The Neurodiversity of OCD

Obsessive Compulsive Disorder (OCD) can feel as if it is stealing time from our lives. Our brains become burdened with distress and anxiety as it limits our potential and can cause rifts in relationships. It can be a very isolating condition; many of us have a habit of keeping this strange anxiety to ourselves due to shame, stigma, and media misinformation.

It makes a lot of sense to soothe a fear – like by ensuring that the front door is locked before bedtime to safeguard against a potential intruder. A sense of relief is achieved when checking if the door is locked. However, if the mental image of a home invader resurfaces while drifting off to sleep, one might feel the urge to check the door again. It subdued the fear the first time, so isn’t it logical to do that again? Experience relief again? But what if this occurs 15 times in one night, interfering with sleep, trapping oneself in an anxious cycle instead of getting enough rest for work the next day. OCD becomes problematic when the knowledge that one has already done what they can to soothe the distress is not enough to subdue the obsession.

Obsession:

recurring, persistent, and intrusive thoughts or feelings linked to distress

  • fear of harming yourself or someone else
  • a need for symmetry or order to feel comfortable
  • intrusive thoughts of violent and/or sexual acts
  • a need for cleanliness in order to feel well
  • fear of self or loved ones experiencing harm
  • the anxiety of losing control or feeling irrational

Compulsion:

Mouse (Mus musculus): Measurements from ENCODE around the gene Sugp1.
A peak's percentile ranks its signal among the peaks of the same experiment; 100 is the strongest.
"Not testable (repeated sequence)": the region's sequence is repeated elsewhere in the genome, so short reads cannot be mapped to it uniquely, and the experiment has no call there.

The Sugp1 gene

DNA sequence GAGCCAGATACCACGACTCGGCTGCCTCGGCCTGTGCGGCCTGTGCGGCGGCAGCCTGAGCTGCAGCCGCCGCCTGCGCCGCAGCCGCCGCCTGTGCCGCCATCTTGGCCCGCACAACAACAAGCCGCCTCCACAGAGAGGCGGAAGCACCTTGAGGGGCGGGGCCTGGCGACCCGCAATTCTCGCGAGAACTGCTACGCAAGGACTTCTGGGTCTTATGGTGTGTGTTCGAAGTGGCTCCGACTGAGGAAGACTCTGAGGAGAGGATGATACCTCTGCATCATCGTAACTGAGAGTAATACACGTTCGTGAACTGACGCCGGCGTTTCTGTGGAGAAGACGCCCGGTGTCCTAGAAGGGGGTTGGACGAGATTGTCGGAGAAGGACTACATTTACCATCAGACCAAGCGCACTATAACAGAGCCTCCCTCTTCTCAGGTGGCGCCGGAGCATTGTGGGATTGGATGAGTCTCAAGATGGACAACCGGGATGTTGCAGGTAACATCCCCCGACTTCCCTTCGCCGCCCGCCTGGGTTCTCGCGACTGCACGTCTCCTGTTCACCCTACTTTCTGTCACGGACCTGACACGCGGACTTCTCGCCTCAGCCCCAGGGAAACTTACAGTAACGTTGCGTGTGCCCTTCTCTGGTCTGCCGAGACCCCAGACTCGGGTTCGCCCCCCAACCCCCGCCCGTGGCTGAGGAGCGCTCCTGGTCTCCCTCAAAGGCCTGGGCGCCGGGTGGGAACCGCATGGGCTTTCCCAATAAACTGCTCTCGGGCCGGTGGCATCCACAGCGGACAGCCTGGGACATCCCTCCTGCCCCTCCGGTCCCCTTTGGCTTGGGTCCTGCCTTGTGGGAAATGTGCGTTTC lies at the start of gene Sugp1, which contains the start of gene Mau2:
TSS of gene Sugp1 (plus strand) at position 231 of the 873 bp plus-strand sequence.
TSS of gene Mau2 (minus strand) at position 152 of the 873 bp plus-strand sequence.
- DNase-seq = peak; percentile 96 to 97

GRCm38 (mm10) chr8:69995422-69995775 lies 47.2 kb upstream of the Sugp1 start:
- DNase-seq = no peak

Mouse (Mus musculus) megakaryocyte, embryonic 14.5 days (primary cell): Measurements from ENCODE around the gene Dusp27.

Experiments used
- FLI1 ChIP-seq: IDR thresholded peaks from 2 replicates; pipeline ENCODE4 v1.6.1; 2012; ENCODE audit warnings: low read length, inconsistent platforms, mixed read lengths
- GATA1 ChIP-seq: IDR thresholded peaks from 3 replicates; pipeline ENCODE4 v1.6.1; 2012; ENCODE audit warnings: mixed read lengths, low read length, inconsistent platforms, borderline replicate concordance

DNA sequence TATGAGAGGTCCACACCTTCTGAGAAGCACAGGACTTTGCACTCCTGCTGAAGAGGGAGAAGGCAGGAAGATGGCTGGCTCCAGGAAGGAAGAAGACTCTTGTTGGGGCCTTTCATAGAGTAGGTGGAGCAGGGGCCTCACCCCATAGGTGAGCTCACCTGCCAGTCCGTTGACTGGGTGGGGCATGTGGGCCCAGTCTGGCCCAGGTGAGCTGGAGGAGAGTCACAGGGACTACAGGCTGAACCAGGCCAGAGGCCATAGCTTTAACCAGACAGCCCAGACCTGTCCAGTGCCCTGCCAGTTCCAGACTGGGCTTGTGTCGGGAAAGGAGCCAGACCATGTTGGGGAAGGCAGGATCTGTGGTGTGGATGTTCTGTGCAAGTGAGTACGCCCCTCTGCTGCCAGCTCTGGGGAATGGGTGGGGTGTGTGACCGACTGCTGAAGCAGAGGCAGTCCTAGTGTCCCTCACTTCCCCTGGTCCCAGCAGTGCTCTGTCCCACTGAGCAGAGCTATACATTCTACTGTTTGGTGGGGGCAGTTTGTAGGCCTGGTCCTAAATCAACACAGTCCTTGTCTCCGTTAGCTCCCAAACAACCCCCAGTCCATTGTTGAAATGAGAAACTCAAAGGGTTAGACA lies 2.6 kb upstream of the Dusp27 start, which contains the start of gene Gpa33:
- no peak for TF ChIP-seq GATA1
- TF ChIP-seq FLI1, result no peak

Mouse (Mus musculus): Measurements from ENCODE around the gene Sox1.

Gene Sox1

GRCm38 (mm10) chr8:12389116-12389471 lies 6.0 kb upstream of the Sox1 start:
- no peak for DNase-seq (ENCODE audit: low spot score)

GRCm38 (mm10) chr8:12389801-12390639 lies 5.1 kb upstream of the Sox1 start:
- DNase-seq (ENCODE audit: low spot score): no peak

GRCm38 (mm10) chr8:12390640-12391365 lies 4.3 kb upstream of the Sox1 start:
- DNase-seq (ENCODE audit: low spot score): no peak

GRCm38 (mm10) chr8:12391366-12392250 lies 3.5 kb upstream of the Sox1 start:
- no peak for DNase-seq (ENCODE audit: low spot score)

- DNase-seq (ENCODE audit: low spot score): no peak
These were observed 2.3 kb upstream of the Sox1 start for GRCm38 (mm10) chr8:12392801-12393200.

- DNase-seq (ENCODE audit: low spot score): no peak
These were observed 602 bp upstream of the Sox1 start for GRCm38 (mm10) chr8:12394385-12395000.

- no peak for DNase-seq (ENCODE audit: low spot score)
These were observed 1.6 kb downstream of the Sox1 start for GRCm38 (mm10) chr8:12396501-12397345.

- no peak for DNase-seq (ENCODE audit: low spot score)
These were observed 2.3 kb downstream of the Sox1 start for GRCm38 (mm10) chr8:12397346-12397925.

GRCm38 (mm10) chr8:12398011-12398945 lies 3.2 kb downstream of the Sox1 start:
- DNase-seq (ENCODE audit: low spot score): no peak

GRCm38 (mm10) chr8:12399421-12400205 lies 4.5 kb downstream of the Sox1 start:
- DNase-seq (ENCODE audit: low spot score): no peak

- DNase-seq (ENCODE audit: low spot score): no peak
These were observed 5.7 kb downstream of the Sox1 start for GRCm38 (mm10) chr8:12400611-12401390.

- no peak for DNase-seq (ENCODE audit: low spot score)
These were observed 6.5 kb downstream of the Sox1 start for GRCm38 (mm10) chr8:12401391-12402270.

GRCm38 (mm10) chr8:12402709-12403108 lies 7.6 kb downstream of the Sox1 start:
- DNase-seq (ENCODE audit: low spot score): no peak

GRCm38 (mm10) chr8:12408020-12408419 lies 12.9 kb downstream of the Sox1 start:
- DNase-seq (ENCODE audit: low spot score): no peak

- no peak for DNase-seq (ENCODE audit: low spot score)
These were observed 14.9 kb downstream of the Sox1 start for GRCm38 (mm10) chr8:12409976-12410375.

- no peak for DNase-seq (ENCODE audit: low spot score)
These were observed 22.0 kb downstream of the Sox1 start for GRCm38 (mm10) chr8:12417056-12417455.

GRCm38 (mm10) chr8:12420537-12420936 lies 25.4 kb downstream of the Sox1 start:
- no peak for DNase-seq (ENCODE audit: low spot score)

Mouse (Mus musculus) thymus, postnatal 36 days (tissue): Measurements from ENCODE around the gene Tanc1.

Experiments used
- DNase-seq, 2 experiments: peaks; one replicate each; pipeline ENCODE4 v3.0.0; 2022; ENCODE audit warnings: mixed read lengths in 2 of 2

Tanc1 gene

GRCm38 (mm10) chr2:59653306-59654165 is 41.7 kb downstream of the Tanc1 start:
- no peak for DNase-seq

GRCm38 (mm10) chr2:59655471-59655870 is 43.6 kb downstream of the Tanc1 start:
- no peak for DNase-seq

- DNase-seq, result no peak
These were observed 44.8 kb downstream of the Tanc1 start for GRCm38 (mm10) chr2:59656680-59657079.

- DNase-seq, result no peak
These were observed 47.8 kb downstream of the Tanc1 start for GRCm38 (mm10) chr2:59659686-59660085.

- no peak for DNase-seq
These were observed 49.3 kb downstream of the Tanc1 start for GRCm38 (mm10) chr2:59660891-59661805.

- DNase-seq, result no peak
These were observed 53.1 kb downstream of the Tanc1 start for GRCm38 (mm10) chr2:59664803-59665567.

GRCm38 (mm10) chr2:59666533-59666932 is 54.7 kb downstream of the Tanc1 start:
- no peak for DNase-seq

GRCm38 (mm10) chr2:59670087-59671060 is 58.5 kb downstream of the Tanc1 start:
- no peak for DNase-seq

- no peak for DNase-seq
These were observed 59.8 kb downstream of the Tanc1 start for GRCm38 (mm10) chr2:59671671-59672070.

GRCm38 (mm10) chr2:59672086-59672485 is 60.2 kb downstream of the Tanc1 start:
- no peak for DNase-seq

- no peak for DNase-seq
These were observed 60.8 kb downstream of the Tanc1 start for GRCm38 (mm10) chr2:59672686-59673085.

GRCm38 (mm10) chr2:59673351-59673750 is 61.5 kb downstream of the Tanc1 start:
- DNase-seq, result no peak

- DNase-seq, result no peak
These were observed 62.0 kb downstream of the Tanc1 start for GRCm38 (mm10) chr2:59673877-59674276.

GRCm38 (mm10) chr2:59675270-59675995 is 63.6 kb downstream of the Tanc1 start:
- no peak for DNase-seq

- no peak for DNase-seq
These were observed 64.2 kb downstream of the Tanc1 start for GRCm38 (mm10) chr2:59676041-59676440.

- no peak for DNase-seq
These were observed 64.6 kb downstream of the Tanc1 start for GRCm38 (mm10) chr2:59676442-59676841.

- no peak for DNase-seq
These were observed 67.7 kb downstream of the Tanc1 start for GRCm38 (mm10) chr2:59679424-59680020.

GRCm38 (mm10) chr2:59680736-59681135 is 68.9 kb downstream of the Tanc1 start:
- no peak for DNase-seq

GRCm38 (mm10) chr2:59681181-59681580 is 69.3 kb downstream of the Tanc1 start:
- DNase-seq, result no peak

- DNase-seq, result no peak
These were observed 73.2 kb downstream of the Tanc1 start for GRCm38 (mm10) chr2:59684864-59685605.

the habits or rituals we engage in to protect, soothe, and provide ourselves with a sense of control or relief from our obsessions

  • counting
  • cleaning
  • checking things (ex: locked doors, oven switches, cellphone location)
  • hoarding
  • seeking reassurance from others
  • rearranging items

OCD is a heterogenous condition with many subtypes. These obsessions and compulsions could be common, such as in the examples above, or atypical.

How can OCD therapy help me?

OCD therapy is about slowing down our rapid thoughts, allowing us to pinpoint fears and sitting with discomfort just long enough to understand it. Our aim is to help identify the obsessive and compulsive patterns that bombard your brain, learn how to live with uncertainty, and find other avenues or redirection. We know how frustrating it can be, how crazy and irrational it feels to need something to be a certain way to feel well. We understand that obsessions can change over time. OCD can be managed, and relief can be achieved. You can discover other pathways to experience greater calm in your daily life.

It is not necessary to have an OCD diagnosis to access OCD therapy. Though as therapists we do not diagnose, we are fully equipped to support you through OCD-focused therapy and to validate your experience as a neurodivergent person in order to help you accomplish your personal goals.

What’s the next step?

We’re excited and honoured to talk with you and hear your story. Please see more information the rates and policies page.

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